Lost in the emotion of Lauren Jackson’s retirement was an important issue that continues to go unnoticed and unspoken about - the high cost of low player salaries.
Erin Byrnes

7 Apr 2016 - 6:25 PM  UPDATED 7 Apr 2016 - 6:26 PM

A vicious cycle

Speaking on ABC’s ‘7.30’, Jackson noted that as women are paid less, they need to play year round to make an income. And that increases the risk of serious injuries.

"That's the problem with women's sport and why we all get injured and hurt is because we have to play 12 months a year so we can make money to live." - Lauren Jackson

ACL hell

The injury issue isn’t confined to basketball, with a number of studies looking into the rate of ACL tears in women’s football.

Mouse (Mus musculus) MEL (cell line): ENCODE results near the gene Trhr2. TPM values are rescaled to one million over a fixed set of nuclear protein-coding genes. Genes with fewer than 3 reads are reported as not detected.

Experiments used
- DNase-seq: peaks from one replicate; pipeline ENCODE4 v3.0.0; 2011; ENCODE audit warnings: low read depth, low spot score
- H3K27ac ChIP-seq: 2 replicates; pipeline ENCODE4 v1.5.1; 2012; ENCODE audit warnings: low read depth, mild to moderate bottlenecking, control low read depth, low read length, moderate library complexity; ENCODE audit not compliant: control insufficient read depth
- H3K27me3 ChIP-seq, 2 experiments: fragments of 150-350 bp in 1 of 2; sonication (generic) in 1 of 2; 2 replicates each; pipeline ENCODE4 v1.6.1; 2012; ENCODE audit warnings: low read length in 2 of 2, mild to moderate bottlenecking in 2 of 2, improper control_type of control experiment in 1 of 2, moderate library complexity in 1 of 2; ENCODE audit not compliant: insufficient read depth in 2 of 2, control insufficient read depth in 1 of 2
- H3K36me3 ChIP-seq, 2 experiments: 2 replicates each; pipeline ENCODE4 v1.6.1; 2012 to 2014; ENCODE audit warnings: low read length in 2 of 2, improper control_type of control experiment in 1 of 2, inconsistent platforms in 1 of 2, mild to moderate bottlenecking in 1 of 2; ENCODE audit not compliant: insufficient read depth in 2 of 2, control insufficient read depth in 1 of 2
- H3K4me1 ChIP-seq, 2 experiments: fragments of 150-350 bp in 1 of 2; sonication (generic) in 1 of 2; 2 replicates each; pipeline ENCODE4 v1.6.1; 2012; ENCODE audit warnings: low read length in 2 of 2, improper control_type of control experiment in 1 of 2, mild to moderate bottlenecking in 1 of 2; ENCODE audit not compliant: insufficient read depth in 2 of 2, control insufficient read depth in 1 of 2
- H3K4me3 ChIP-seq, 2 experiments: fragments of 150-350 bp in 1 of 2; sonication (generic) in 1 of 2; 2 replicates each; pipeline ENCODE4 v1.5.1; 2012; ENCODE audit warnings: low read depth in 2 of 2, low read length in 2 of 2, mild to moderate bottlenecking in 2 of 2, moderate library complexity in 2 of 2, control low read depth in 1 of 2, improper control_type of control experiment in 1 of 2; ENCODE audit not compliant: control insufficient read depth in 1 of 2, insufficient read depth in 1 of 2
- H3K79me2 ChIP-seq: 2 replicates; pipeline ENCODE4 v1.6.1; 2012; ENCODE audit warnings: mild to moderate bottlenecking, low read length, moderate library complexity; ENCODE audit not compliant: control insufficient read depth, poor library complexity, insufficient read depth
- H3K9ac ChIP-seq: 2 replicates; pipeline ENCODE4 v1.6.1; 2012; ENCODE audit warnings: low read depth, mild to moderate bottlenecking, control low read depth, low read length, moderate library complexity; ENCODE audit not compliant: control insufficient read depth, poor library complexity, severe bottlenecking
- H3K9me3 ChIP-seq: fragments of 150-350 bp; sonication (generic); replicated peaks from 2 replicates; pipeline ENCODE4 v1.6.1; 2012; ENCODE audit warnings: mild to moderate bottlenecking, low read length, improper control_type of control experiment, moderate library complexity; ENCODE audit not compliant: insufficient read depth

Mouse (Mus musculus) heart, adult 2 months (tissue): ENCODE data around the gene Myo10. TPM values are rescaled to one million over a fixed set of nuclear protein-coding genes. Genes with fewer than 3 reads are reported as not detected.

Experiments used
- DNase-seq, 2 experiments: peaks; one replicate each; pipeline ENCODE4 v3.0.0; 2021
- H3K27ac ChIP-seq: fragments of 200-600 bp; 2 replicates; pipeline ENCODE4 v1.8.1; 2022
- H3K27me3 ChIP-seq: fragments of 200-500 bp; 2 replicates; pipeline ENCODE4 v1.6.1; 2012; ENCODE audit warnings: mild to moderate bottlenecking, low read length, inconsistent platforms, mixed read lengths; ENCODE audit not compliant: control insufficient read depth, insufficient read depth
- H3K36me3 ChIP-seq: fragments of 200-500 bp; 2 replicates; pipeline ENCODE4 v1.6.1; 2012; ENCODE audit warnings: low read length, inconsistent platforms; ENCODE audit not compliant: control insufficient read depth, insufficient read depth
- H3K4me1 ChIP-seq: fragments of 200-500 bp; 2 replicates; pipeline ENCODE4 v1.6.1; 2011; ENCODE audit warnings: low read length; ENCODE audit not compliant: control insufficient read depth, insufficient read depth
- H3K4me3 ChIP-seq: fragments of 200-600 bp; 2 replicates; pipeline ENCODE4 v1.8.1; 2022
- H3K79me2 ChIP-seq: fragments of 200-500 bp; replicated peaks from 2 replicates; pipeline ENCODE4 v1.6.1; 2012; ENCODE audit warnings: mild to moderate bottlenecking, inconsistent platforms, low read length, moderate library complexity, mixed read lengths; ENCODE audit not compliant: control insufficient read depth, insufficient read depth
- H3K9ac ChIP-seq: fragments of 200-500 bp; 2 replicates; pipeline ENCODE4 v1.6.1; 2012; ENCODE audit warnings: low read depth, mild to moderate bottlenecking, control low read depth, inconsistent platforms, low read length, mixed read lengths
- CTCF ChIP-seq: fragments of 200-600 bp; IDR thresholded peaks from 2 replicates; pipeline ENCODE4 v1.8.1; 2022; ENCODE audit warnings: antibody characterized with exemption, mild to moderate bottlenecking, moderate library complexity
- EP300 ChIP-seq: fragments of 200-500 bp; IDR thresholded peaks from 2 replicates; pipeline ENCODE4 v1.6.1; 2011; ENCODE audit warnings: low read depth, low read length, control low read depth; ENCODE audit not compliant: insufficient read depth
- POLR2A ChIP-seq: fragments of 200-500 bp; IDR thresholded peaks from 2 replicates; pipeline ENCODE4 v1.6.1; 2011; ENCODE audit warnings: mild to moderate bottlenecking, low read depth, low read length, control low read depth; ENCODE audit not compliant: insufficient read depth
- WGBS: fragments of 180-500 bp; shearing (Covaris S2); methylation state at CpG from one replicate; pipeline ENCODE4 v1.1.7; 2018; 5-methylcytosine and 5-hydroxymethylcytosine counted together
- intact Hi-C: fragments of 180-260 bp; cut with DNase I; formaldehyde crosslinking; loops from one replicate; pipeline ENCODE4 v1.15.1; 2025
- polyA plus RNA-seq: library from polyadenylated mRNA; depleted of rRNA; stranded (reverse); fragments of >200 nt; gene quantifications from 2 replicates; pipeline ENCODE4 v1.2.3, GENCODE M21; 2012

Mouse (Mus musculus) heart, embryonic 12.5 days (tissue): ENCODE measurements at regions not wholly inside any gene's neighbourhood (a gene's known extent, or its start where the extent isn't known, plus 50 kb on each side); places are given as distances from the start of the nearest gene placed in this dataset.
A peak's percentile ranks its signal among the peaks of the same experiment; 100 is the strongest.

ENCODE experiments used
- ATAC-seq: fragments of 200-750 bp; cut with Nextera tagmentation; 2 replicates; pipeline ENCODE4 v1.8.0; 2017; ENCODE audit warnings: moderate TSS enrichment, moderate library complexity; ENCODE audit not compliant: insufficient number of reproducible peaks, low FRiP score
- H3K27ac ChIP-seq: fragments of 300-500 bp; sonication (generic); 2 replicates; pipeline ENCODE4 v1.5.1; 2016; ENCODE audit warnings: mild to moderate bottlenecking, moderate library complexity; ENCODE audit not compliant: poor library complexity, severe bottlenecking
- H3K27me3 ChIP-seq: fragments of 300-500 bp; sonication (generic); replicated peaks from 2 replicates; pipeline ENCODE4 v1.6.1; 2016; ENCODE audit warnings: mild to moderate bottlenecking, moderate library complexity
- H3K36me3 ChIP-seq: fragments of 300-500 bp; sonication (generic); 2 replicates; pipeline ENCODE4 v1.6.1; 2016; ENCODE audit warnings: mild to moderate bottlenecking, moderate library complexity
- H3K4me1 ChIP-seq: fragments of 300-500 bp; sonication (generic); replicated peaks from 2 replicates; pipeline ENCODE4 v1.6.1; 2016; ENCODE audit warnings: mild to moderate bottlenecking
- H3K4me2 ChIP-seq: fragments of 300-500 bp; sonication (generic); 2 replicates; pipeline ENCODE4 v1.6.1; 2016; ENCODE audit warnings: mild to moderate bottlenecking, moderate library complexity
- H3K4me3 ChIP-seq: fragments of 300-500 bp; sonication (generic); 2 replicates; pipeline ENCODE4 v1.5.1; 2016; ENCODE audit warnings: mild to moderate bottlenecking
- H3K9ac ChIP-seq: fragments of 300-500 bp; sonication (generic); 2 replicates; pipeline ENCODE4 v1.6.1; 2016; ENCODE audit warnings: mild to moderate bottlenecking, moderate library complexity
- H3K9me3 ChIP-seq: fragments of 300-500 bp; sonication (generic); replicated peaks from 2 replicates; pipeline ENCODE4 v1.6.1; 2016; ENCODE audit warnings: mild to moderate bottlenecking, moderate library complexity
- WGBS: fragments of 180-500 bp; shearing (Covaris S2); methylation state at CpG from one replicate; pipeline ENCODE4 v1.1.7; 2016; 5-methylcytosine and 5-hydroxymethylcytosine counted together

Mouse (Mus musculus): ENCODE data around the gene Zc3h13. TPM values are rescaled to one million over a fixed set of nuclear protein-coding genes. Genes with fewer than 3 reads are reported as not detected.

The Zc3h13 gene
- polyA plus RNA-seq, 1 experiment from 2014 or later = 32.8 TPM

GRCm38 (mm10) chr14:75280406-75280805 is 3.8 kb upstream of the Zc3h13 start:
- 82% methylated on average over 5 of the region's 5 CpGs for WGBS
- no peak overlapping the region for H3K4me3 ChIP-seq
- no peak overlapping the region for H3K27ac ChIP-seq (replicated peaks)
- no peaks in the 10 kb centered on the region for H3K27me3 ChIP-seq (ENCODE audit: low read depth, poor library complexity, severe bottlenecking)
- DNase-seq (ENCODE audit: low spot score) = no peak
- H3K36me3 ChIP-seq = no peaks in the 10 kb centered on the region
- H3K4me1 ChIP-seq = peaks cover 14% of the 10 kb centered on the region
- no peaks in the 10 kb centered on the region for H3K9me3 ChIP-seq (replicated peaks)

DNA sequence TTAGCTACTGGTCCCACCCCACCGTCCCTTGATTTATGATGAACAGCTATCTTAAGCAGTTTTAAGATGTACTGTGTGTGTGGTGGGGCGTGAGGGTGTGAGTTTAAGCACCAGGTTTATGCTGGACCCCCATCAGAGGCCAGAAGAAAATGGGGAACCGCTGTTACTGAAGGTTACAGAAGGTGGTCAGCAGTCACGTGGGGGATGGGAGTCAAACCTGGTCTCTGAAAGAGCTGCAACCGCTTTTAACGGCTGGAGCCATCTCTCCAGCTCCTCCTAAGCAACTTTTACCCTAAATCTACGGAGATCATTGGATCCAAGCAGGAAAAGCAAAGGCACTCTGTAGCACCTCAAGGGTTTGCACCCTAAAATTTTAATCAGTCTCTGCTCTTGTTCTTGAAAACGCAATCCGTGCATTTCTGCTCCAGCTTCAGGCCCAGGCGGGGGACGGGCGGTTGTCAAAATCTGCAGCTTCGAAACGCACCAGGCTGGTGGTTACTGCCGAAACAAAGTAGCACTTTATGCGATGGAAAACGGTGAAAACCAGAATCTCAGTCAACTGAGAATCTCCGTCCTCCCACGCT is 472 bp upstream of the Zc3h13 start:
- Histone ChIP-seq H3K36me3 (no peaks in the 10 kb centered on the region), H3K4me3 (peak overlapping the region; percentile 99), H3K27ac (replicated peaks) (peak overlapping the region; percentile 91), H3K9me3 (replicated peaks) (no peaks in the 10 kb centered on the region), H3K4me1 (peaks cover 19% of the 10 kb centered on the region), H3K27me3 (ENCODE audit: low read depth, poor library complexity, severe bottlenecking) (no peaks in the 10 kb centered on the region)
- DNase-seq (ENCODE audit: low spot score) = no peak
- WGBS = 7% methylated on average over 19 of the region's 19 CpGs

A 13 year study of ACL injuries amongst football players in the NCAA American College system found women are three times more likely to do the injury than males, while even more alarmingly, this FIFA guide for women claims that female players suffer ACL injuries up to ten times more often than men.

There’s a lot of difference research out there, but no matter which you look at, numbers are always higher for women.

Meanwhile, this report notes that in all sports, the rate of ACL injury is anywhere from two to eight times higher for female athletes.

General technique, muscle strength, anatomic differences, and poorer pitch quality are often named as factors. But the idea that year-rounds schedules can compound the risk of injury is rarely brought up.

Jackson herself tore an ACL in 2013, as has fellow basketball star Penny Taylor. Australian Opals centre Marianna Tolo is currently on the come back from the injury, while Liz Cambage spent a long stint on the sidelines with a ruptured achilles tendon.  

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